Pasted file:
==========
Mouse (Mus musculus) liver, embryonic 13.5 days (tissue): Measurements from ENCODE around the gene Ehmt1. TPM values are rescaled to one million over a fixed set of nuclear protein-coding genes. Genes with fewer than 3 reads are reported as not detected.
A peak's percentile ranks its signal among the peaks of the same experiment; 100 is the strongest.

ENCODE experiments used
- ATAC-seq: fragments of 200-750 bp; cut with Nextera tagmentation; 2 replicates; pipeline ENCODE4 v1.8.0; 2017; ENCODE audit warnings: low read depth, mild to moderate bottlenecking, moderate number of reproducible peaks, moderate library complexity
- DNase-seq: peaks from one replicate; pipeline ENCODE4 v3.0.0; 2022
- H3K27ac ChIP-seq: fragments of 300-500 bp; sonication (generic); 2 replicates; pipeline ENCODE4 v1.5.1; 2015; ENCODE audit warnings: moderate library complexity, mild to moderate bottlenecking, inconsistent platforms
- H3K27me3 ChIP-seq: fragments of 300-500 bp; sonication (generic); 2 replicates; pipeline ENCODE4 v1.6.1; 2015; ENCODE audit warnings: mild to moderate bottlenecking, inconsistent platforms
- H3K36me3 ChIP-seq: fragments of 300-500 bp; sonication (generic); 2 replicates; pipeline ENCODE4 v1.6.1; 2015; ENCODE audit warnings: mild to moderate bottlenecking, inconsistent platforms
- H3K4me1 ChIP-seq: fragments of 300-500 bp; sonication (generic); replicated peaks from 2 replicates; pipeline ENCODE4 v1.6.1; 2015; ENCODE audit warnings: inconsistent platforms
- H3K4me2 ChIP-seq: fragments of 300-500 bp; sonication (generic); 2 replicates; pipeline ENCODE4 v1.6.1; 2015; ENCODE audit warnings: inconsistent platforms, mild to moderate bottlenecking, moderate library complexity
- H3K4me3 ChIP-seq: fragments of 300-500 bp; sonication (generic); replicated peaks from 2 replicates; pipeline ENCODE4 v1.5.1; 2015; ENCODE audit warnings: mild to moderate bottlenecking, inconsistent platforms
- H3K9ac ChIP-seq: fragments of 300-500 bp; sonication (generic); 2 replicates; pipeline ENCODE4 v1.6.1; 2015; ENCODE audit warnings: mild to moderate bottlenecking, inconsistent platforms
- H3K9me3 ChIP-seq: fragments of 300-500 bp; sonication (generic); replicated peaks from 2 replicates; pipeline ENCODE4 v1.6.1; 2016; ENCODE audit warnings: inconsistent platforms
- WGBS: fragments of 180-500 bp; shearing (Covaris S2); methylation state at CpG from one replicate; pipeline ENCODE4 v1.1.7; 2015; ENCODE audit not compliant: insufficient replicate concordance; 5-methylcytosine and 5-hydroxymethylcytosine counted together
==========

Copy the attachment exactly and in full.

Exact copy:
Mouse (Mus musculus) liver, embryonic 13.5 days (tissue): Measurements from ENCODE around the gene Ehmt1. TPM values are rescaled to one million over a fixed set of nuclear protein-coding genes. Genes with fewer than 3 reads are reported as not detected.
A peak's percentile ranks its signal among the peaks of the same experiment; 100 is the strongest.

ENCODE experiments used
- ATAC-seq: fragments of 200-750 bp; cut with Nextera tagmentation; 2 replicates; pipeline ENCODE4 v1.8.0; 2017; ENCODE audit warnings: low read depth, mild to moderate bottlenecking, moderate number of reproducible peaks, moderate library complexity
- DNase-seq: peaks from one replicate; pipeline ENCODE4 v3.0.0; 2022
- H3K27ac ChIP-seq: fragments of 300-500 bp; sonication (generic); 2 replicates; pipeline ENCODE4 v1.5.1; 2015; ENCODE audit warnings: moderate library complexity, mild to moderate bottlenecking, inconsistent platforms
- H3K27me3 ChIP-seq: fragments of 300-500 bp; sonication (generic); 2 replicates; pipeline ENCODE4 v1.6.1; 2015; ENCODE audit warnings: mild to moderate bottlenecking, inconsistent platforms
- H3K36me3 ChIP-seq: fragments of 300-500 bp; sonication (generic); 2 replicates; pipeline ENCODE4 v1.6.1; 2015; ENCODE audit warnings: mild to moderate bottlenecking, inconsistent platforms
- H3K4me1 ChIP-seq: fragments of 300-500 bp; sonication (generic); replicated peaks from 2 replicates; pipeline ENCODE4 v1.6.1; 2015; ENCODE audit warnings: inconsistent platforms
- H3K4me2 ChIP-seq: fragments of 300-500 bp; sonication (generic); 2 replicates; pipeline ENCODE4 v1.6.1; 2015; ENCODE audit warnings: inconsistent platforms, mild to moderate bottlenecking, moderate library complexity
- H3K4me3 ChIP-seq: fragments of 300-500 bp; sonication (generic); replicated peaks from 2 replicates; pipeline ENCODE4 v1.5.1; 2015; ENCODE audit warnings: mild to moderate bottlenecking, inconsistent platforms
- H3K9ac ChIP-seq: fragments of 300-500 bp; sonication (generic); 2 replicates; pipeline ENCODE4 v1.6.1; 2015; ENCODE audit warnings: mild to moderate bottlenecking, inconsistent platforms
- H3K9me3 ChIP-seq: fragments of 300-500 bp; sonication (generic); replicated peaks from 2 replicates; pipeline ENCODE4 v1.6.1; 2016; ENCODE audit warnings: inconsistent platforms
- WGBS: fragments of 180-500 bp; shearing (Covaris S2); methylation state at CpG from one replicate; pipeline ENCODE4 v1.1.7; 2015; ENCODE audit not compliant: insufficient replicate concordance; 5-methylcytosine and 5-hydroxymethylcytosine counted together